SketchBook Sunday: Personal Methodology

Having to report weekly for a month already has been an eye-opener for me. For one thing, it forced me to make sure something was being done outside of attending lectures and running around for various unrelated reasons. But most importantly, it quickly made me realize me how unfocused my personal practice was, particularly in regard to drawing. I don’t even have new watercolors to present today, because I already went into another direction. From these observations, it was clear that the concern was that of methodology. What am I practicing? How? And why?

Before answering all of that let us jump, say, ten years back in time.





Not a worry in the world (well, not artwise at least), only the pleasure of making images. The next thing I know, I’m studying at the Lyon School of Fine Arts (2005-2009), being asked to reconsider my process all over. Apart from a few excellent courses and teachers, like Gérard Gasquet, the trend was clearly oriented towards conceptual art. Being an illustrator at heart (still closeted though- let people think I’m an artist for a little while!), I lost somewhere in those years the simple joys of acquiring technical skills, and with it the patience and dedication it requires in order for it to be fruitful. While it seems obvious that a musician should practice his scales and his arpeggios in order to be able to play effortlessly,  the requirements in the fine arts domain is often taken hostage by other concerns, be it of formulation or conceptualization. This would not be a problem if it did not become the norm whence all artistic evaluation derives, in an academic environment of all places.

I started to think I had ended up in the wrong school. The teachers must have been of the same opinion since I am the only one that did not get his Bachelor’s degree that year.

Now, fast forward to the present. I managed to regain control of my artistic decisions thanks to a five years break, but am still very lonely when it comes to methodology, even in the much more satisfying school I am currently in. How long has it been since the topics of composition, chiaroscuro, or even color relationship have been brought into the conversation? In a context where any art piece is valid, finding proper criticism is becoming more and more challenging. In the meantime I just look at classics and try to decipher them by myself. Getting closer to my fourth decade, I am giving up the question of why, focusing instead on the two essentials: what, and how.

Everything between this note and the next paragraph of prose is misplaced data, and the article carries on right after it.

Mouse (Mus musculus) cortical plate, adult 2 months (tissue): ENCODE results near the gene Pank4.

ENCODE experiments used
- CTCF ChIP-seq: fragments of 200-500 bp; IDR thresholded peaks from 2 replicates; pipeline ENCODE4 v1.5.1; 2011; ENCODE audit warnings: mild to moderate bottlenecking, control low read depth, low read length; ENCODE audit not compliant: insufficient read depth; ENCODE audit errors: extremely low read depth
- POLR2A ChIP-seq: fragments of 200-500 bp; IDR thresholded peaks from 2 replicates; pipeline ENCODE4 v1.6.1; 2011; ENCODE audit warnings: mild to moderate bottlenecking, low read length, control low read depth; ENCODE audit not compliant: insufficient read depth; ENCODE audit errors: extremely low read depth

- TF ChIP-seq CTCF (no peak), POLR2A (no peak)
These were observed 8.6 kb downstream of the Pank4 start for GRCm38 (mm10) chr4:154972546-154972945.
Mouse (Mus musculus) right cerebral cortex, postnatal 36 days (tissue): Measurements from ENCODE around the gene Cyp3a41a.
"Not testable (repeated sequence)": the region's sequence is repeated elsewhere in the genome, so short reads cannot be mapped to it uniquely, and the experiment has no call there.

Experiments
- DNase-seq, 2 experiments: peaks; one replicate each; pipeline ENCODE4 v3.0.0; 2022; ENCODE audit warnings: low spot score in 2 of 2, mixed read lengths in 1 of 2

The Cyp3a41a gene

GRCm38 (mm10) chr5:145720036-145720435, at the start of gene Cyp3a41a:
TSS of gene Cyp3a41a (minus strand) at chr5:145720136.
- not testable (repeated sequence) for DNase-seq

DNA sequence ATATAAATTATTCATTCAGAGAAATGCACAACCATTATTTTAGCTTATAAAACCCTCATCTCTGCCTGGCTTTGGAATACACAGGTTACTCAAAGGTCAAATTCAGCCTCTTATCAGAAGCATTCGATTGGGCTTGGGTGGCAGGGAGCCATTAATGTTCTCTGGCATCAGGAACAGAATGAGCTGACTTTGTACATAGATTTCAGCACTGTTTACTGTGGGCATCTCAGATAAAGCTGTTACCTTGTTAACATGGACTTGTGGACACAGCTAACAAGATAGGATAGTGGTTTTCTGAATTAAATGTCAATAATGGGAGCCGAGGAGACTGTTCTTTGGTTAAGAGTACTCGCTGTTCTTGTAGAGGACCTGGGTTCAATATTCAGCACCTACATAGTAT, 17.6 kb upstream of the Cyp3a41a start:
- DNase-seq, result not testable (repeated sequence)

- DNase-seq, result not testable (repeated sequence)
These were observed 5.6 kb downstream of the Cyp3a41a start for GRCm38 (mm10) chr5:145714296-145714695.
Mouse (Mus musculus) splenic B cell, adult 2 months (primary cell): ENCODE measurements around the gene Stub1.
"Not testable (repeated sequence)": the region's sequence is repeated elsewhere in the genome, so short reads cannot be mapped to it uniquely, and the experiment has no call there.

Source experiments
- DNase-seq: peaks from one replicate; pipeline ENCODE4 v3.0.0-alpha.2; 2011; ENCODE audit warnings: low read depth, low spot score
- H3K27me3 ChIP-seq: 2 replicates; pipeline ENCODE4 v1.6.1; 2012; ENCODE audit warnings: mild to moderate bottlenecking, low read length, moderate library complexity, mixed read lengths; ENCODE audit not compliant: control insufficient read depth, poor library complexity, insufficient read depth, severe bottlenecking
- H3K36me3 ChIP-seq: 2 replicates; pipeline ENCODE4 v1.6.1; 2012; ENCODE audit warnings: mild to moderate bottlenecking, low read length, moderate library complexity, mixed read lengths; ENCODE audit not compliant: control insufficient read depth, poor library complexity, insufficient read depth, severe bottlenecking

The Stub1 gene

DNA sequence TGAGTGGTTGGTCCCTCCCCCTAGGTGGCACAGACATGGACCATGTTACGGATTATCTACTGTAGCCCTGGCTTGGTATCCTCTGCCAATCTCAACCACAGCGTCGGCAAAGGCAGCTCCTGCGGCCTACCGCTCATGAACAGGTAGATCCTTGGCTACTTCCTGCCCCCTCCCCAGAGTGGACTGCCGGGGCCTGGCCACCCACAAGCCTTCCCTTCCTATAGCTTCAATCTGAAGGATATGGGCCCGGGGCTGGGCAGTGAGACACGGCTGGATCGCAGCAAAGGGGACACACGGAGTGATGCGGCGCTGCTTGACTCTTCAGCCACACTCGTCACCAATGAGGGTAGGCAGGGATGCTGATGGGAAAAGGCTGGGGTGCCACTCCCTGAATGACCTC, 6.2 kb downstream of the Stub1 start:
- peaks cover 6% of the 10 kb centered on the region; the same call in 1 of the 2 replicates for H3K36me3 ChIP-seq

• What: Composition. How: there is a lot of resources on the web a few clicks away, covering the basic rules. Kandinsky’s Point and Line on Plane is an essential reading. Visually, I find that Aubrey Beardsley’s and Gustav Klimt‘s works are already lessons in themselves. Utagawa Hiroshige, and in general ukiyo-e artists are also worth mentioning as they are using emptiness and sometimes formlessness as compositional devices.

    Utagawa Hiroshige -Untitled (Two Rabbits, Pampas Grass, and Full Moon), circa 1849 – 1851.
  • What: Color relationship. How: I found this book to be particularly instructive, and very practical, as it has a lot of exercises. Joseph Albers’ Interaction of Colors is another classic, aimed at painters.
  • What: Portraiture. How: believe it or not, the human figure (literally and artistically) is still a huge challenge for me. There are a million ways to draw figures and portraits, and I still cannot figure which one suits me. I’ll answer this some day in the future, or maybe never.

That was a lot more than I thought, but it gives a framework for the reader and myself, a determined but struggling artist (there, I said it). And without further ado, some of my first exercises with composition.

Klimt meets Gallen-Kallela meets old apocalyptic obsessions
Sketch for a future figure. Yay, the hands are nice! But they break the composition! Quick, to the eraser!

Until next time,



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